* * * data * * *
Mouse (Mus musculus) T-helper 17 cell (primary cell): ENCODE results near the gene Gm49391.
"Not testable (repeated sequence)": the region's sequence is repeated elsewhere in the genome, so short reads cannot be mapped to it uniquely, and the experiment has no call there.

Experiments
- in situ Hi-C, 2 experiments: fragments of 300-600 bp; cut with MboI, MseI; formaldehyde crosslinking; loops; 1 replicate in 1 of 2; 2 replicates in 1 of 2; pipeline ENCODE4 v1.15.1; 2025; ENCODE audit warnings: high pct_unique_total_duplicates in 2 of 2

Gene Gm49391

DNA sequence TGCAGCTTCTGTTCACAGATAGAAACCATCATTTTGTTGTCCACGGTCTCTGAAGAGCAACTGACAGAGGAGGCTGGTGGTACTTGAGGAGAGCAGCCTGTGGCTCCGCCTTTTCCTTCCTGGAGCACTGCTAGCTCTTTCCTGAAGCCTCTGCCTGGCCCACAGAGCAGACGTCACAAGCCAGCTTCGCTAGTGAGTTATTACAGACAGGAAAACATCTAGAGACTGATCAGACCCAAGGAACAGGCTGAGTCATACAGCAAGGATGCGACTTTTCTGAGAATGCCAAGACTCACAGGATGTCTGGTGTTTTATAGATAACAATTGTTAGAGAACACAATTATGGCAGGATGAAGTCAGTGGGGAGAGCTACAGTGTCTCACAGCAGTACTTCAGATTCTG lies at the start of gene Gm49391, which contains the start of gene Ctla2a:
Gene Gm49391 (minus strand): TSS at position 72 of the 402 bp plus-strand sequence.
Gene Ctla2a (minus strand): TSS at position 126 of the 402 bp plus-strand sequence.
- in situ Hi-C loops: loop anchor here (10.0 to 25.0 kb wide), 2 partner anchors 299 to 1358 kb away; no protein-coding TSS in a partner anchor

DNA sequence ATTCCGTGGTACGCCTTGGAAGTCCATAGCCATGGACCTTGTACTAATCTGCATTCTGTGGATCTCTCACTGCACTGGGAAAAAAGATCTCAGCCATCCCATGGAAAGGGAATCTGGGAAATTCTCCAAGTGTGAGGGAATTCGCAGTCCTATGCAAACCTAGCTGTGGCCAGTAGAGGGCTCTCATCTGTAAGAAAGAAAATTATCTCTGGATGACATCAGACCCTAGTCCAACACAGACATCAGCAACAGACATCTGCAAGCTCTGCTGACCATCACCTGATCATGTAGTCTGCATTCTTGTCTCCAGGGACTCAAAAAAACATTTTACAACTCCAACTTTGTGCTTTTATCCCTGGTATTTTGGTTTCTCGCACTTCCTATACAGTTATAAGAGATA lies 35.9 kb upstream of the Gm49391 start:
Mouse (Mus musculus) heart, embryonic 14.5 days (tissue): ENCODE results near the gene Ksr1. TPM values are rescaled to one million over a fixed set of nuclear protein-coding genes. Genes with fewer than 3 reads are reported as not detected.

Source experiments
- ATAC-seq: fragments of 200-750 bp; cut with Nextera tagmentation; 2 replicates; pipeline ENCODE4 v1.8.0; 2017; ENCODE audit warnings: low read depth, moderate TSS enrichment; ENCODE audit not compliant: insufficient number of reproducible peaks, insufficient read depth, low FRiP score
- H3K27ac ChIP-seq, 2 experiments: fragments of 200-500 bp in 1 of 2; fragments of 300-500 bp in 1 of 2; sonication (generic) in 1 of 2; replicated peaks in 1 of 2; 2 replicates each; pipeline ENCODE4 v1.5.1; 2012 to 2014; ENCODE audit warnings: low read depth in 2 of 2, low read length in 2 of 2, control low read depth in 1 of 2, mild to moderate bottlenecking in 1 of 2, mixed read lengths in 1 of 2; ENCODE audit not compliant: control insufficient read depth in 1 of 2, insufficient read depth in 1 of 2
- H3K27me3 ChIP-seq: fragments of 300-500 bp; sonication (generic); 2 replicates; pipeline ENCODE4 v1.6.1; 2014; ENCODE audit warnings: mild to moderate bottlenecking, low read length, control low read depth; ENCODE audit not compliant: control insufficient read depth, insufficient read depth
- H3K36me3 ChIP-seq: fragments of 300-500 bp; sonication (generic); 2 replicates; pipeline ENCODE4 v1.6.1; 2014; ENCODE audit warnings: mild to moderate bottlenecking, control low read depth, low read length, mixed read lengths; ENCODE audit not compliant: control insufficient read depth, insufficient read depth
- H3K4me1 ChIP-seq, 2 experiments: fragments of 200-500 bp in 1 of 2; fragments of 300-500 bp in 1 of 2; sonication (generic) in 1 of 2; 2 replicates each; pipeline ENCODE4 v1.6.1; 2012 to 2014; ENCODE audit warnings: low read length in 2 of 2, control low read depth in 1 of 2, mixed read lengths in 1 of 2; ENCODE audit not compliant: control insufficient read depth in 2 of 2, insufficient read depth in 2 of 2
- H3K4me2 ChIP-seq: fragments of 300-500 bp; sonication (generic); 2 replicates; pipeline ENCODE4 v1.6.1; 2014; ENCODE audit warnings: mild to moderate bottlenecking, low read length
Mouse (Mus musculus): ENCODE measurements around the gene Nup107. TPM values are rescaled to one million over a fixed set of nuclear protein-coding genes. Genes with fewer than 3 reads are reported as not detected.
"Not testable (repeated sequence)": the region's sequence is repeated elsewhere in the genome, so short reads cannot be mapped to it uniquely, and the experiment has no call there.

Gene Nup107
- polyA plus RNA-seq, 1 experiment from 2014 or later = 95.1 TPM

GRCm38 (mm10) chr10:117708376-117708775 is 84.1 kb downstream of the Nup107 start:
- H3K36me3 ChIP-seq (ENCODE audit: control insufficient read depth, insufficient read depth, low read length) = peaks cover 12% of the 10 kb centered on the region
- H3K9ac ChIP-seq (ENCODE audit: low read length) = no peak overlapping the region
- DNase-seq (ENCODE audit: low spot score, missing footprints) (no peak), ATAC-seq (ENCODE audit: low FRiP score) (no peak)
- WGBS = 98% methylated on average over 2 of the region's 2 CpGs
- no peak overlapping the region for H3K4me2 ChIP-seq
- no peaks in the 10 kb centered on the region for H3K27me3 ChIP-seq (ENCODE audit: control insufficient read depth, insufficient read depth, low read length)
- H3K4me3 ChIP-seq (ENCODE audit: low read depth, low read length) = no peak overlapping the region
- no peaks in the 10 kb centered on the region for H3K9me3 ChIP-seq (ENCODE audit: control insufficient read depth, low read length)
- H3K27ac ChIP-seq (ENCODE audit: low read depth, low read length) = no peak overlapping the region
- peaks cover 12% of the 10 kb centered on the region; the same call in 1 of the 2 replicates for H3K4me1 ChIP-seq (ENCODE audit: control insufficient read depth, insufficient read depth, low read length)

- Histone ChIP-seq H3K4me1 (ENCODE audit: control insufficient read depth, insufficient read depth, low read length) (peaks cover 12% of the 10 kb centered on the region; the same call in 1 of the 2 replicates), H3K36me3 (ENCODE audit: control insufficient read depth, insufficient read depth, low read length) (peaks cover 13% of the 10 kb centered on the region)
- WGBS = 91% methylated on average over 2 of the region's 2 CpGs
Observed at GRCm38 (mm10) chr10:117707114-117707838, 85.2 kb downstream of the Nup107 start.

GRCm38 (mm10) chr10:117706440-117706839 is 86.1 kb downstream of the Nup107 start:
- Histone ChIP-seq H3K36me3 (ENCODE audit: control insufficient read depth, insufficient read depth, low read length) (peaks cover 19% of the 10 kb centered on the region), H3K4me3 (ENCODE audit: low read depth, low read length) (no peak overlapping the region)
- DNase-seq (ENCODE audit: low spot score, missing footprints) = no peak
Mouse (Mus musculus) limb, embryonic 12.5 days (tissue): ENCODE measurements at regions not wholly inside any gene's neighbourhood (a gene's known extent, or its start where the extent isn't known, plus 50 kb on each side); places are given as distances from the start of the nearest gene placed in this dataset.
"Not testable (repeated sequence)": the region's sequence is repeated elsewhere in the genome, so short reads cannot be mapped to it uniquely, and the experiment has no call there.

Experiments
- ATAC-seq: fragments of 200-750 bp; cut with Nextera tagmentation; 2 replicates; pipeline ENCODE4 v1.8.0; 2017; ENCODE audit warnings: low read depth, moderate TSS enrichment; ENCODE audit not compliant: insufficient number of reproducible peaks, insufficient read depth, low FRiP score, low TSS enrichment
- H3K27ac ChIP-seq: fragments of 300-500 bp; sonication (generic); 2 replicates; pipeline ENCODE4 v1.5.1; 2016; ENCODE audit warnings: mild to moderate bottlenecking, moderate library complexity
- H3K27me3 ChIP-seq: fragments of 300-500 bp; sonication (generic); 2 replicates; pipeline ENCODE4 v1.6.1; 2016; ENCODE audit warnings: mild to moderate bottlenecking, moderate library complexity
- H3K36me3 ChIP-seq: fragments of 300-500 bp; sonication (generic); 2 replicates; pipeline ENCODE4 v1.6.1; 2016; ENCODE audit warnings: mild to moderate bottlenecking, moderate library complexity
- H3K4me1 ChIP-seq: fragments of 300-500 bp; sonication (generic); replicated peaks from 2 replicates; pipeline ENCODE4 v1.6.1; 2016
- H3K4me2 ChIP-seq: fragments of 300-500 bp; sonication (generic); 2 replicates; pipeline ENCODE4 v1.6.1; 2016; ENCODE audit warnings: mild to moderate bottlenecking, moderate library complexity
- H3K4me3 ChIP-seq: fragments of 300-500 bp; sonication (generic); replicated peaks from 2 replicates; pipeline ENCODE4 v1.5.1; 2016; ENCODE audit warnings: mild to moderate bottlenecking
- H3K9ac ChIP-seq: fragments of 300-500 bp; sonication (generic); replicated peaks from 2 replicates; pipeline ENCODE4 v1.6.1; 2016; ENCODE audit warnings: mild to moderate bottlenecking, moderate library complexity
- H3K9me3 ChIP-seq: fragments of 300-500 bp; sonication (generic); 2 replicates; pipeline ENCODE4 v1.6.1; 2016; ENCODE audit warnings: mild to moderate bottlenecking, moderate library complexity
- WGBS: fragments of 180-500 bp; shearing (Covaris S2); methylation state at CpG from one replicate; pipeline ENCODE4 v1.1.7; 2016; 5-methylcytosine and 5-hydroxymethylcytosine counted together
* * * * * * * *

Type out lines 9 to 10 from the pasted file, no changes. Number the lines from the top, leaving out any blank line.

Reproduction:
- in situ Hi-C loops: loop anchor here (10.0 to 25.0 kb wide), 2 partner anchors 299 to 1358 kb away; no protein-coding TSS in a partner anchor

DNA sequence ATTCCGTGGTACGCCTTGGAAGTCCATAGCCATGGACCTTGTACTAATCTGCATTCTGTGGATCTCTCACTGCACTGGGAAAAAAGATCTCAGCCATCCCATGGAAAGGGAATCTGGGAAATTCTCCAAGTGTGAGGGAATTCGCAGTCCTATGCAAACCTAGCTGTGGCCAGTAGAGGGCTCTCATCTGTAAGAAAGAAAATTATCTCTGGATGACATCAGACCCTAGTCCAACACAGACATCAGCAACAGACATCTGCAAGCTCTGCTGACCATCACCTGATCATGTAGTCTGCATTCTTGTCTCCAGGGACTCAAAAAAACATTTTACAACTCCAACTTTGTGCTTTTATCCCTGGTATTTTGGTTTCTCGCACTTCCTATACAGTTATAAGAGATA lies 35.9 kb upstream of the Gm49391 start: